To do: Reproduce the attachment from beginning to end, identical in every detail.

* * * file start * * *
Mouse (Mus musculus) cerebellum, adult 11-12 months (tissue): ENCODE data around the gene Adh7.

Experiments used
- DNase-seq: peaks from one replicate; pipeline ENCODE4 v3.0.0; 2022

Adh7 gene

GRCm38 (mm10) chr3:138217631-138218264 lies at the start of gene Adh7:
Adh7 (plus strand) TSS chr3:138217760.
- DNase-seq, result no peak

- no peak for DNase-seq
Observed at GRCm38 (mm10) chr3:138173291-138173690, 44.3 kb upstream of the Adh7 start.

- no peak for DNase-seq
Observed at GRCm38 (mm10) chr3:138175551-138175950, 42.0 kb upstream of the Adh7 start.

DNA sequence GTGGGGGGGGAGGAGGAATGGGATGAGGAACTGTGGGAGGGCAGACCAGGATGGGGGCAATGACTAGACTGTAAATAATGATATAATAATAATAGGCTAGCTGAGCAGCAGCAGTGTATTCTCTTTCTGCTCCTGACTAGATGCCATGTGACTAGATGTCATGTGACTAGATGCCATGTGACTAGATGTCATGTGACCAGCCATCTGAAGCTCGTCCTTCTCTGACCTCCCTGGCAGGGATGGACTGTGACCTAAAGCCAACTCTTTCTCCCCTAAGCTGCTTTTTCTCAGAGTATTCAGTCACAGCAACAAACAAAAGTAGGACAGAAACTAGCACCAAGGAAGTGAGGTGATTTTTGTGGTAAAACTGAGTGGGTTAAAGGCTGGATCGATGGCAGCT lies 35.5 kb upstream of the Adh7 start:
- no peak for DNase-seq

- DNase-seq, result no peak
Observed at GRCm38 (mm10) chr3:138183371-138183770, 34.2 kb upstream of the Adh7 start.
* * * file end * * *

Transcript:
Mouse (Mus musculus) cerebellum, adult 11-12 months (tissue): ENCODE data around the gene Adh7.

Experiments used
- DNase-seq: peaks from one replicate; pipeline ENCODE4 v3.0.0; 2022

Adh7 gene

GRCm38 (mm10) chr3:138217631-138218264 lies at the start of gene Adh7:
Adh7 (plus strand) TSS chr3:138217760.
- DNase-seq, result no peak

- no peak for DNase-seq
Observed at GRCm38 (mm10) chr3:138173291-138173690, 44.3 kb upstream of the Adh7 start.

- no peak for DNase-seq
Observed at GRCm38 (mm10) chr3:138175551-138175950, 42.0 kb upstream of the Adh7 start.

DNA sequence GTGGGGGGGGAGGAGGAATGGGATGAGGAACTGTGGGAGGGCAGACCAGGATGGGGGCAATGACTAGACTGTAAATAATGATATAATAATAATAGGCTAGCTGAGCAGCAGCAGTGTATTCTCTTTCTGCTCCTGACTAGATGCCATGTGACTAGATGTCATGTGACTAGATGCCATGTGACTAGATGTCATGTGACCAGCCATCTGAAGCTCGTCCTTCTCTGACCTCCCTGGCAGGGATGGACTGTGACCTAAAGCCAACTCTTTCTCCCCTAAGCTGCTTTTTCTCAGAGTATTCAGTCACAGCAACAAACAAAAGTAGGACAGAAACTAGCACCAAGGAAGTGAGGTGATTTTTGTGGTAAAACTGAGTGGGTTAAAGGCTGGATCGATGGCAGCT lies 35.5 kb upstream of the Adh7 start:
- no peak for DNase-seq

- DNase-seq, result no peak
Observed at GRCm38 (mm10) chr3:138183371-138183770, 34.2 kb upstream of the Adh7 start.